Millions of people travel to Costa Rica each year to dive with hammerhead sharks off Cocos Island or see the resplendent quetzal take wing over the cloud forest, part of an ecotourism industry that’s been valued at $2-3 billion annually—as much as 5 percent of the nation’s GDP. Nature is part of this nation’s identity and deeply integrated into its economic future.
In 2012, I was part of a TNC team that worked on a first-of-its-kind project to protect more than 20,000 square kilometers of tropical forest and marine habitat in Costa Rica and improve the management of dozens of national parks. Known as Forever Costa Rica, this $57 million effort debuted a new approach—a Project Finance for Permanence (PFP) agreement—to work at a scale and pace that wouldn’t have otherwise been possible.
Now, as leaders across the globe debate new biodiversity protection targets under the UN Convention on Biological Diversity, many are looking to Costa Rica—which has about 25 percent of its habitats under some level of protection—as a model for how to create effective habitat protection.
The need for habitat protection across our planet is undeniable—we’ve seen a 68 percent decline in populations of birds, mammals, reptiles and amphibians globally since 1970, and statistics for ocean and freshwater species are even more dire. And as the climate continues to shift, we could witness the extinction of countless species in the next century.
At the UN Convention on Biological Diversity (CBD) meeting planned for fall of 2022, countries are expected to support a global goal of protecting 30 percent of land, freshwater, and marine habitats by 2030—an approach known as 30x30. And many nations are committing to similarly ambitious habitat protection and conservation targets within their borders, joining the High Ambition Coalition for Nature and People.
Implementing these visions won’t be easy. We have fewer than 10 years to inspire substantial transformation to a nature-positive future: a world in which the world has more nature in future decades than today.
So The Nature Conservancy, Pew Charitable Trusts, World Wildlife Fund, and ZOMALAB have banded together under a new collaborative known as Enduring Earth to bring this PFP approach that was so successful in Costa Rica to conservation efforts across the globe.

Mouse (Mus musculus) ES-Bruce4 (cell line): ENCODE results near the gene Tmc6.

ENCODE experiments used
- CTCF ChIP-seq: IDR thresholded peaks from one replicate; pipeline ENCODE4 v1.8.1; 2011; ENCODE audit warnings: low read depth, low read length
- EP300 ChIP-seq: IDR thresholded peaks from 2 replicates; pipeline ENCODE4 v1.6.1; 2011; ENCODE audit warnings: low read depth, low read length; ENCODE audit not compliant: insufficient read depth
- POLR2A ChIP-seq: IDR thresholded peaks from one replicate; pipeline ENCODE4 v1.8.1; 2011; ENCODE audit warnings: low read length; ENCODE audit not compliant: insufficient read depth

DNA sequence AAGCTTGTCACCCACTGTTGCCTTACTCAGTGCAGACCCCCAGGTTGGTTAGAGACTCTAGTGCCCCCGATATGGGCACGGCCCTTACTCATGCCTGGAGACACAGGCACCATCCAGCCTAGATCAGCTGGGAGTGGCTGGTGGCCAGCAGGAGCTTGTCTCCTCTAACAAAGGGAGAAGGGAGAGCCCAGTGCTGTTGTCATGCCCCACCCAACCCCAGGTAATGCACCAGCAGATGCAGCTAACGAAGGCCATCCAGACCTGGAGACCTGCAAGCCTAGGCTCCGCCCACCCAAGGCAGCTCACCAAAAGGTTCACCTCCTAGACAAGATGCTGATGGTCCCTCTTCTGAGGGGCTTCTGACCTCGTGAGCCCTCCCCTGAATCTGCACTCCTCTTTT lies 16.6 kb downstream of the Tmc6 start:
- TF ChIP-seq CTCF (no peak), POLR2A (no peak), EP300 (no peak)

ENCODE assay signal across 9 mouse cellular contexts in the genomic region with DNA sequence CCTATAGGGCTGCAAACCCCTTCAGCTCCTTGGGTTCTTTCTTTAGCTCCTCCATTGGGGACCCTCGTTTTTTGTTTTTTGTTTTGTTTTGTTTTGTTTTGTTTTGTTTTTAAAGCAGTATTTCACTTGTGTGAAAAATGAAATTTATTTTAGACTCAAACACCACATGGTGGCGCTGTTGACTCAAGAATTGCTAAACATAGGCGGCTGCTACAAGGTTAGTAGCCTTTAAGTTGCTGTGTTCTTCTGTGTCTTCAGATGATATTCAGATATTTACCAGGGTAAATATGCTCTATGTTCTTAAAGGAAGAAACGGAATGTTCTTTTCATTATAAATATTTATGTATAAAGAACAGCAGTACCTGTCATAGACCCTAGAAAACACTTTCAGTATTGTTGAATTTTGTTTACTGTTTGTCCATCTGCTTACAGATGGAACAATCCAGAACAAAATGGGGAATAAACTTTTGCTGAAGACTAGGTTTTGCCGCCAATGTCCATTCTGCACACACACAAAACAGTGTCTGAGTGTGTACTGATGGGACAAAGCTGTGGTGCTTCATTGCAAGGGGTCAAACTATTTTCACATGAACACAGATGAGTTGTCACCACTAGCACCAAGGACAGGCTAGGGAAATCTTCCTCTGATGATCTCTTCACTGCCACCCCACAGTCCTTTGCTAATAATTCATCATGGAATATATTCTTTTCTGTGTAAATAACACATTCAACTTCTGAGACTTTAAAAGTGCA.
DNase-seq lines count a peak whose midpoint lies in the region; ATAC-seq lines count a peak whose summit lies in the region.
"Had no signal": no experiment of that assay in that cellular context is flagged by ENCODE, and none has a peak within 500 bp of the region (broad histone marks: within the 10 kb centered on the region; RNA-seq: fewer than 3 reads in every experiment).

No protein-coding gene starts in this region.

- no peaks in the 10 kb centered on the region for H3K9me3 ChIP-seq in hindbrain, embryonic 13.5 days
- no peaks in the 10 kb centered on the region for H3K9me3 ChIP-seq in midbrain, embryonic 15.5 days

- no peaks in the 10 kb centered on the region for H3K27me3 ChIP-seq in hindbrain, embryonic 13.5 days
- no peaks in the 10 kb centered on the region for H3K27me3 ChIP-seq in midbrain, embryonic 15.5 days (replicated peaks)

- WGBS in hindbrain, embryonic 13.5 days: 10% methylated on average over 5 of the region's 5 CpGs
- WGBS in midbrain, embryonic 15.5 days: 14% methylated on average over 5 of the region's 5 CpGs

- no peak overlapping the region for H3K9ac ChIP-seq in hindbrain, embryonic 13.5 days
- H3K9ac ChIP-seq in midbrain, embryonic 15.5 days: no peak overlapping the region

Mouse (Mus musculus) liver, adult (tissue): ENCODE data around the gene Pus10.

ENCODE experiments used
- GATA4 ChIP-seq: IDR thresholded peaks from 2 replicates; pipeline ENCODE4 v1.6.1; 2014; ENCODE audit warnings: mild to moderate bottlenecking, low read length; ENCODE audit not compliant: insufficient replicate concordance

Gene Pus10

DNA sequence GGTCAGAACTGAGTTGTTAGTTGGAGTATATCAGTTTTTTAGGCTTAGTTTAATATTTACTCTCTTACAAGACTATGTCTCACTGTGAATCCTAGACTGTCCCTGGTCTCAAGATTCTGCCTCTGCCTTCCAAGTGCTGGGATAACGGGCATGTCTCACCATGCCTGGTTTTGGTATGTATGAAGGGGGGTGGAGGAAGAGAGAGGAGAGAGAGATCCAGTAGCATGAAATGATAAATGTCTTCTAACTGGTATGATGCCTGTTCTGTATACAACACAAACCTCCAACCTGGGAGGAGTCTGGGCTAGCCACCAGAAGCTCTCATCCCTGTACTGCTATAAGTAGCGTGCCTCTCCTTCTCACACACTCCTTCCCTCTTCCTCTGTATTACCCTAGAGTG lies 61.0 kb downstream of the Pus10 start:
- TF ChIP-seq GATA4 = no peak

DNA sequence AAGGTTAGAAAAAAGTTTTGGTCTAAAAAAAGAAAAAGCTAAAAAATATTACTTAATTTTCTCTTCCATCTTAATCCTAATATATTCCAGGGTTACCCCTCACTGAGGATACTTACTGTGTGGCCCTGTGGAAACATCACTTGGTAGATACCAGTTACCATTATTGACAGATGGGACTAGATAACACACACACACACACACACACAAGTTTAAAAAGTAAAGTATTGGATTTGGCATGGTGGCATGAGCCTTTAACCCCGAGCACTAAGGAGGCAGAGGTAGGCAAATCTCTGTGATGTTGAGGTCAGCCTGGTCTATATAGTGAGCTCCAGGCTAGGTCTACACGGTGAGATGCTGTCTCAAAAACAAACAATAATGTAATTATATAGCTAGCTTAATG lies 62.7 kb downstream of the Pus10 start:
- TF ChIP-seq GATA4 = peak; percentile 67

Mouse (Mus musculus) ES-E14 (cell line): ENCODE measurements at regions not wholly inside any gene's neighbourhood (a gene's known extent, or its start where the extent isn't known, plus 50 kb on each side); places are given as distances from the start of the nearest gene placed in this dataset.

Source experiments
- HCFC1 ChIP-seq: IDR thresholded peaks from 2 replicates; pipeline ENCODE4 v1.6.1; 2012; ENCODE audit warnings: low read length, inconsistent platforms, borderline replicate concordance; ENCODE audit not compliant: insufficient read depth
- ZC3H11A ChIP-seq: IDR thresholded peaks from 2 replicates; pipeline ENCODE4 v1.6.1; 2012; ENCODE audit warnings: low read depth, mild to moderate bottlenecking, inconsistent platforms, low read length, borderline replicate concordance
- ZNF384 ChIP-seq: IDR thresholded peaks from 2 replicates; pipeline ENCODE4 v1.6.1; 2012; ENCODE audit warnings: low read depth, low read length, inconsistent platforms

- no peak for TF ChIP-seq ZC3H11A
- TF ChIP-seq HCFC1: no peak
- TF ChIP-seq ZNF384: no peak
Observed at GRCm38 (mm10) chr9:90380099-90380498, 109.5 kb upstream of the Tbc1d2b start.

Much like an easement or a debt swap, a PFP is a legal and financial tool that makes conservation possible. Why use the PFP approach?
- It’s about partnership: Simply put, we can accomplish more by working together. PFPs build a bigger table, bringing a diversity of stakeholders to the decision-making process. National and local governments are critical partners. And in many places partnership with Indigenous Peoples and local communities is an integral part of a PFP, ensuring that long-term management of a new protected area aligns with local goals and values.
- It’s about scope and scale: The PFP, which consolidates negotiating, planning, legal governance and fundraising for many partners under one umbrella, allows these projects to grow bigger and move faster, without leaving local communities behind. These projects are not incremental. They are significant efforts with significant global impacts, and thus can attract funding from sources that other initiatives might not inspire. We aim to raise more than $1 billion in private and public funding over the next decade, alongside financial commitments from host country governments and locally developed sustainable-financing mechanisms—for a total of $4 billion to launch a portfolio of 20 large conservation initiatives across the planet.
- It’s about durability: These projects are developed in concert with local governments and communities to ensure support for a conserved area over time, and they also create financial structures to guarantee that funds will be available for long-term monitoring and management. These are not “paper parks” whose ambition outstrips the reality of implementation; these are places that will be managed for nature and for the needs of local people, forever.
Together, Enduring Earth aims to work in 20 places worldwide, developing projects that address both the climate and biodiversity crises. To start, TNC will lead efforts for the collaborative in Mongolia, Kenya, Gabon and Canada, building on decades of locally led conservation success. We’ll continue longstanding TNC approaches to respectful partnership and good science, but we’ll also be able to supercharge these efforts with the power of a broad partnership.
TNC has never worked with its peers in the conservation world in quite this way. We’re more than partners in a large, dispersed coalition, as we’ve been in the past. We’re working together to build a joint vision that adds up to far more than the sum of its parts, and we’re each contributing our organization’s unique strengths to realize that better world for nature and for people.
Check out our latest thinking and real-world solutions to some of the most complex challenges facing people and the planet today.